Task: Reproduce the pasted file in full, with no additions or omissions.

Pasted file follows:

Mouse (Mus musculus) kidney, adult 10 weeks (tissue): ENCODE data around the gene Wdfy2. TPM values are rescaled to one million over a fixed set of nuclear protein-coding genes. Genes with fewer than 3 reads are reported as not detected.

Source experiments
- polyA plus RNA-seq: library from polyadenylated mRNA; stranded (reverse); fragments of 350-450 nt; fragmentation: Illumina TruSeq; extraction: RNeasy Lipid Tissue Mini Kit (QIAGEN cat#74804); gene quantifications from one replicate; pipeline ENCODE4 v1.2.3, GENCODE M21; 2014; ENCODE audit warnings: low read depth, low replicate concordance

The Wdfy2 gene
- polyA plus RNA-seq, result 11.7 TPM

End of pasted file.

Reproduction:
Mouse (Mus musculus) kidney, adult 10 weeks (tissue): ENCODE data around the gene Wdfy2. TPM values are rescaled to one million over a fixed set of nuclear protein-coding genes. Genes with fewer than 3 reads are reported as not detected.

Source experiments
- polyA plus RNA-seq: library from polyadenylated mRNA; stranded (reverse); fragments of 350-450 nt; fragmentation: Illumina TruSeq; extraction: RNeasy Lipid Tissue Mini Kit (QIAGEN cat#74804); gene quantifications from one replicate; pipeline ENCODE4 v1.2.3, GENCODE M21; 2014; ENCODE audit warnings: low read depth, low replicate concordance

The Wdfy2 gene
- polyA plus RNA-seq, result 11.7 TPM